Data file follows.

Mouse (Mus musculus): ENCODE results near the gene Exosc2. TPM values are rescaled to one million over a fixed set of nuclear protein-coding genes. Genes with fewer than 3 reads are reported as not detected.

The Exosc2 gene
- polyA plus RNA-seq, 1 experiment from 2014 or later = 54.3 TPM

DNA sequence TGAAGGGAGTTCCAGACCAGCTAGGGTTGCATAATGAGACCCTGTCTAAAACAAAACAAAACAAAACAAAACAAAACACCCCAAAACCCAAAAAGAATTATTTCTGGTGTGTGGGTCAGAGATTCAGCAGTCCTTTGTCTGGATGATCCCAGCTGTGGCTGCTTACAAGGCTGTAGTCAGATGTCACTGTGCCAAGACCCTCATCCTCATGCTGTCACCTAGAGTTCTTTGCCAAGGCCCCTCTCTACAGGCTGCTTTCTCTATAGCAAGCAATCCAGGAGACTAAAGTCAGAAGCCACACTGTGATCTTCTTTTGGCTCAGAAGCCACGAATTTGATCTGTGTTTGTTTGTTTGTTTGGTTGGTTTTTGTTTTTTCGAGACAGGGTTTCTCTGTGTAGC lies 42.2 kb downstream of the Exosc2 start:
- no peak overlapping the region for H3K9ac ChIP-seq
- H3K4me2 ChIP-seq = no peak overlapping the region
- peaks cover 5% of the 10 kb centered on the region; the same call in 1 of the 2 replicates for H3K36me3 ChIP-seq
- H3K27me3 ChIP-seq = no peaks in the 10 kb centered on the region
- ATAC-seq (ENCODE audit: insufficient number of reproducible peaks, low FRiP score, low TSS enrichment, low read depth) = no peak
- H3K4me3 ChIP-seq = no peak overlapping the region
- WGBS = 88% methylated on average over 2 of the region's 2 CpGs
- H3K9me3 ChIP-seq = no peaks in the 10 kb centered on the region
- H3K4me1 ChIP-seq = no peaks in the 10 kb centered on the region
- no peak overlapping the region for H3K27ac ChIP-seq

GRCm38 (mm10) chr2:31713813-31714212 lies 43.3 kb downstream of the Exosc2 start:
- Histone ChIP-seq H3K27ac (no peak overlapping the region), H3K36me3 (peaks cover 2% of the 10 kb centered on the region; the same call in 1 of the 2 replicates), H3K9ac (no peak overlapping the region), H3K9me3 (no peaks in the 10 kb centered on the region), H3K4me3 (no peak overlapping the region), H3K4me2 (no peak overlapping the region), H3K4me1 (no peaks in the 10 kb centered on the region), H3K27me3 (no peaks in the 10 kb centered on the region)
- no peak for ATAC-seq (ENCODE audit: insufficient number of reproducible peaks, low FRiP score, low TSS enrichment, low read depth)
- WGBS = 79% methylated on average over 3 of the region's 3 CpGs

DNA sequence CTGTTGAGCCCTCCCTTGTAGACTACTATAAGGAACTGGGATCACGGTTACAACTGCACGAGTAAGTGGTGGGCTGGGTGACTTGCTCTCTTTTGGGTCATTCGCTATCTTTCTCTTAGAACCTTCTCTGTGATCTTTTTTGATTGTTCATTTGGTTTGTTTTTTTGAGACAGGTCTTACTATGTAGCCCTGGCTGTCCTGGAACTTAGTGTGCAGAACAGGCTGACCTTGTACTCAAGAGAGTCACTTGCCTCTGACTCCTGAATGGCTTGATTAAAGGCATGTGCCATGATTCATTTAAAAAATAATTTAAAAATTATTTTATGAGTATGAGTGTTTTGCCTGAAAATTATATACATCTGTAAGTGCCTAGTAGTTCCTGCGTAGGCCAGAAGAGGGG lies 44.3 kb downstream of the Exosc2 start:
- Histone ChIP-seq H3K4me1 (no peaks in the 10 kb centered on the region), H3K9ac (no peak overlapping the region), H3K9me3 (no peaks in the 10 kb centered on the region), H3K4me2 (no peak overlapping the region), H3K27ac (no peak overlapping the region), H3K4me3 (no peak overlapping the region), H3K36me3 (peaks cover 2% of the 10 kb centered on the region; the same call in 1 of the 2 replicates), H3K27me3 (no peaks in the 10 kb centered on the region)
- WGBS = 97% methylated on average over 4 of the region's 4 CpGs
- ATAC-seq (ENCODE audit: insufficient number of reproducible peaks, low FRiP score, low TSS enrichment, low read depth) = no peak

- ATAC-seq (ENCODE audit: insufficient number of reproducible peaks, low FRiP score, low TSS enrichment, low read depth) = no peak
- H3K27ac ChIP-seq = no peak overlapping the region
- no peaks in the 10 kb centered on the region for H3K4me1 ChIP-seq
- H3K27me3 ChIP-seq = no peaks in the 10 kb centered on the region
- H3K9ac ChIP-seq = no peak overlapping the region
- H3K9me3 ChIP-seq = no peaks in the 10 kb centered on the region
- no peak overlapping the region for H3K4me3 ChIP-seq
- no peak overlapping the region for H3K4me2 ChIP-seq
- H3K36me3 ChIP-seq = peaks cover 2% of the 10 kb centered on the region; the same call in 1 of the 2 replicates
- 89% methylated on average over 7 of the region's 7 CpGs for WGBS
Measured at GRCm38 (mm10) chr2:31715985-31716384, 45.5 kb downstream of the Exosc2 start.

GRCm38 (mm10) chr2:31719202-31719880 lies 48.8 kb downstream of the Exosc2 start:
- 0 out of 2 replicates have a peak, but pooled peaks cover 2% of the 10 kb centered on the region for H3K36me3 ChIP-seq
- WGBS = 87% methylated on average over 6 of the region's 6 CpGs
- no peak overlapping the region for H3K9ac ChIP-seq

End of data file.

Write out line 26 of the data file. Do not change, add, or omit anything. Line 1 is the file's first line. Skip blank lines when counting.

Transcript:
- H3K27me3 ChIP-seq = no peaks in the 10 kb centered on the region